Controversial Cable law goes thru Legislature by Mitch E. Perry03/22/07 Mitch E. Perry
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A controversial proposal to open up Florida’s Cable TV market to increased competition was discussed in a House Committee today.
The Consumer Choice Act of 2007 would allow new cable competitors – most likely telephone companies – to enter the market by signing a single statewide cable contract.
Under current law, companies have separate contracts with more than 450 cities and counties in the state.
But there are many critics of the bill, who say it is fundamentally anti-consumer.
The bill’s sponsor in the House is Brandon Republican Trey Traviesa. He rejects that
Argument (roll tape#1 o.q.”pro-consumer bill”)
But an editorial in Wednesday’s St. Petersburg Times blasted Traviesa’s proposal, chastising him for saying that government has ‘no place’ telling private companies where to put their infrastructure. But Traviesa says the Times doesn’t know what its talking about (roll tape#2 o.q.”all owned by private companies”)
The Florida Cable industry is against the bill, as are local cities and counties. Tampa Democratic Political consultant Vic DiMaio also works as a lobbyist in Tallahassee. He is not working for anybody against the bill, but says he’s had the chance to review it, and thinks it’s a bad deal for consumer (roll tape#3 o.q.” with their budget”)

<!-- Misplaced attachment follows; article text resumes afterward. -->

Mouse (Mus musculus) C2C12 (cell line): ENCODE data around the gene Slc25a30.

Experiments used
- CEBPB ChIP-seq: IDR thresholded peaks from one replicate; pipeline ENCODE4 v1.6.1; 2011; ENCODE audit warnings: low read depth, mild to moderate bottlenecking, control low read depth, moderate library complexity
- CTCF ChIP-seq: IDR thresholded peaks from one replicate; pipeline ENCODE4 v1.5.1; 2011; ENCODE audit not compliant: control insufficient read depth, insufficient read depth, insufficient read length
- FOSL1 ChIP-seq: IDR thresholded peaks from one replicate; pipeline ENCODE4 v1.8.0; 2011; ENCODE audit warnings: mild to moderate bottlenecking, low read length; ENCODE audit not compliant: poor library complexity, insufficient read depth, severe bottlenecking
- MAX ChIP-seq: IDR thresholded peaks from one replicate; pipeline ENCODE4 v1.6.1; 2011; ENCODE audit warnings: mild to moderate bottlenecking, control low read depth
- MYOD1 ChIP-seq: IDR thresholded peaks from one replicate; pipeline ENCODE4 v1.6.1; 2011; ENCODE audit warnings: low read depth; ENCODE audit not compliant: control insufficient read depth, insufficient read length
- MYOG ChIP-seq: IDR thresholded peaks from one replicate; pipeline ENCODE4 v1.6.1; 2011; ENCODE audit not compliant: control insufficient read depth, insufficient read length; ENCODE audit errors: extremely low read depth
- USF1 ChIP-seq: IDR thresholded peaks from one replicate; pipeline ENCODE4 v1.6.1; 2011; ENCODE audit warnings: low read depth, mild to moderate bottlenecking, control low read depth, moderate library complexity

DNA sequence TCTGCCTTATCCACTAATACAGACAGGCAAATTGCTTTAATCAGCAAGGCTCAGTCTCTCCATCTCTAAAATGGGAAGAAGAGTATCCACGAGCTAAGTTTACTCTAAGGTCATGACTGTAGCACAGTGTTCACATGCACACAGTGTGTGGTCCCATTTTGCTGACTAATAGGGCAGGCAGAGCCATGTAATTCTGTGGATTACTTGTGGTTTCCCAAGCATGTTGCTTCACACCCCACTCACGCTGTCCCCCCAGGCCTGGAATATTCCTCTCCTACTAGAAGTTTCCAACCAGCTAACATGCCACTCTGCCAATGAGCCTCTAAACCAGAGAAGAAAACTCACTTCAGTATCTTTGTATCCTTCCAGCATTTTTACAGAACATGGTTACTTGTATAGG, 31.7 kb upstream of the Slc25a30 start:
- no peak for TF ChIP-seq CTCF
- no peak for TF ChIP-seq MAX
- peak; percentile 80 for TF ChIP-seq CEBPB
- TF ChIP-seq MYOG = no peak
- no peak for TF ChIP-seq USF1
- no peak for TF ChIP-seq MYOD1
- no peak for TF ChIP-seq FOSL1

And DiMaio says there is a risk that public access channels could go off the air if the Cable Consumer Act goes thru (roll tape#4 o.q.”will be eliminated”)
The Florida Cable Telecommunications Association has been running television ads on local cable stations in Florida urging citizens to vote no, saying the cable companies would be able to decide where to offer their business – in effect, calling it discriminatory.
Bill Sponsor Trey Traviesa bristles at that accusation (roll tape#5o.q.”the reality of the situation”)
Political consultant Vic DiMaio says he wouldn’t call it discrimination, but says the phone companies going into cable have been accused of ‘cherry picking’ wealthier communities in the recent past when they offered cable services (roll tape#6 o.q.”regular phone service’)
To help guarantee passage, a provision was added to the bill last week that will stop the final part of a 3 phase telephone rate increase authorized in 2003…But Political consultant Vic DiMaio says citizens should be wary of that provision (roll tape#7 o.q.”up and up”) The Associated Press reports that under the 2003 law, ending the rate increase would allow phone companies to ask the Public Service Commission for further deregulation. After the bill gets thru the House, it moves to the Senate.